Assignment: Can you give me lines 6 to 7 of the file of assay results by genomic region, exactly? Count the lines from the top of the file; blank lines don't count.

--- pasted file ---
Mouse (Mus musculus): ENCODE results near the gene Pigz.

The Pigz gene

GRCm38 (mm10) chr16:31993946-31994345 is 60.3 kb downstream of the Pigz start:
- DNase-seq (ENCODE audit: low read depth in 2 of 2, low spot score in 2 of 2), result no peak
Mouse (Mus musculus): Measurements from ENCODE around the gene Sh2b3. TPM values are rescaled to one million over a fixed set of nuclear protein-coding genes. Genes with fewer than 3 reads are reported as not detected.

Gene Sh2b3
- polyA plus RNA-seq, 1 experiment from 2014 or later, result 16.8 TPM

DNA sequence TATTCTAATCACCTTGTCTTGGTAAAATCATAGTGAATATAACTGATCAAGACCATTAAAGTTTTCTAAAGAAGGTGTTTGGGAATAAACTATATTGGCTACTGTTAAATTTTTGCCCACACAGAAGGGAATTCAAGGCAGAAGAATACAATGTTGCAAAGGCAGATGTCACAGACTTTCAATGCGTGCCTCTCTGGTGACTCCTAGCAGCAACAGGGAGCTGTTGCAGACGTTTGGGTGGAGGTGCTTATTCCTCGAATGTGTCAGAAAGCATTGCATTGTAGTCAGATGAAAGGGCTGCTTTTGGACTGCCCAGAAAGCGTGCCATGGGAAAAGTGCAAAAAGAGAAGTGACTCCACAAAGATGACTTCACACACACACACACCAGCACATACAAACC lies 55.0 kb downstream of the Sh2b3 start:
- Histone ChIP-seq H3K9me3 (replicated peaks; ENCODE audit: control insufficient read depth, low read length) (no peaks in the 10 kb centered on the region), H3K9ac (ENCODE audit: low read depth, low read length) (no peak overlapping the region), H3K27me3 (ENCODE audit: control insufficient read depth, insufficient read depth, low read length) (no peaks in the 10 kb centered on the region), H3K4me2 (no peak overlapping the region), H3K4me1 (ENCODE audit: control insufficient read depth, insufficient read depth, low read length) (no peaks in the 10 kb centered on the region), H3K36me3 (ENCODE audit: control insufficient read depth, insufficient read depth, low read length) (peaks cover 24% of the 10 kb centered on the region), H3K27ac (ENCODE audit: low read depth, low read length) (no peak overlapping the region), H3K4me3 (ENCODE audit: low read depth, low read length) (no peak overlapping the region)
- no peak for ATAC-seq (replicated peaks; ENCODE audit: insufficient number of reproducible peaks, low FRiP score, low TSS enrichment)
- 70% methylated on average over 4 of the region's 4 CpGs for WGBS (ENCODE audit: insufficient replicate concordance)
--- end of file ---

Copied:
Gene Sh2b3
- polyA plus RNA-seq, 1 experiment from 2014 or later, result 16.8 TPM